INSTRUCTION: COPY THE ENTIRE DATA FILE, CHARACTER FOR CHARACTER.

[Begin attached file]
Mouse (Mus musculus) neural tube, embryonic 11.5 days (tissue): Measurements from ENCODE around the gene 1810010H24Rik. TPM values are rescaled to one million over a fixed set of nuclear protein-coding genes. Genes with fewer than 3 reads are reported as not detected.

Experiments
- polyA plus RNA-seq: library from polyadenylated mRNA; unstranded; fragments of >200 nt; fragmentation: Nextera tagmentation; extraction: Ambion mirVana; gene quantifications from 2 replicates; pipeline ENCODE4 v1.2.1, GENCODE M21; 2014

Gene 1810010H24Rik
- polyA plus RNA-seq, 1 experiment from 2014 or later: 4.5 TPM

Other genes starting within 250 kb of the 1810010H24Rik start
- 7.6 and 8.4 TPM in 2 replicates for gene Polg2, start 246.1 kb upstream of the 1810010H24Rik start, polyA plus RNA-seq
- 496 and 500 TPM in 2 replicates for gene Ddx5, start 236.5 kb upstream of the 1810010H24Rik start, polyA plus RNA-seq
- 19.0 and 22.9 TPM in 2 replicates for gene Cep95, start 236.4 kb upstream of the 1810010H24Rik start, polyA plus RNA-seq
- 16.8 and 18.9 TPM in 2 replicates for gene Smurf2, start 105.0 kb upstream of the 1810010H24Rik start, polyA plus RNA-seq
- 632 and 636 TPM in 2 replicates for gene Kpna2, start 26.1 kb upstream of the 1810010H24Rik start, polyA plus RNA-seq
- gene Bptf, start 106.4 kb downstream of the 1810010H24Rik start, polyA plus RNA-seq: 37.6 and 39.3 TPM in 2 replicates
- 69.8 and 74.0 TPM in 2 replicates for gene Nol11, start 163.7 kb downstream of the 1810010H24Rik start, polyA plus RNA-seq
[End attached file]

Mouse (Mus musculus) neural tube, embryonic 11.5 days (tissue): Measurements from ENCODE around the gene 1810010H24Rik. TPM values are rescaled to one million over a fixed set of nuclear protein-coding genes. Genes with fewer than 3 reads are reported as not detected.

Experiments
- polyA plus RNA-seq: library from polyadenylated mRNA; unstranded; fragments of >200 nt; fragmentation: Nextera tagmentation; extraction: Ambion mirVana; gene quantifications from 2 replicates; pipeline ENCODE4 v1.2.1, GENCODE M21; 2014

Gene 1810010H24Rik
- polyA plus RNA-seq, 1 experiment from 2014 or later: 4.5 TPM

Other genes starting within 250 kb of the 1810010H24Rik start
- 7.6 and 8.4 TPM in 2 replicates for gene Polg2, start 246.1 kb upstream of the 1810010H24Rik start, polyA plus RNA-seq
- 496 and 500 TPM in 2 replicates for gene Ddx5, start 236.5 kb upstream of the 1810010H24Rik start, polyA plus RNA-seq
- 19.0 and 22.9 TPM in 2 replicates for gene Cep95, start 236.4 kb upstream of the 1810010H24Rik start, polyA plus RNA-seq
- 16.8 and 18.9 TPM in 2 replicates for gene Smurf2, start 105.0 kb upstream of the 1810010H24Rik start, polyA plus RNA-seq
- 632 and 636 TPM in 2 replicates for gene Kpna2, start 26.1 kb upstream of the 1810010H24Rik start, polyA plus RNA-seq
- gene Bptf, start 106.4 kb downstream of the 1810010H24Rik start, polyA plus RNA-seq: 37.6 and 39.3 TPM in 2 replicates
- 69.8 and 74.0 TPM in 2 replicates for gene Nol11, start 163.7 kb downstream of the 1810010H24Rik start, polyA plus RNA-seq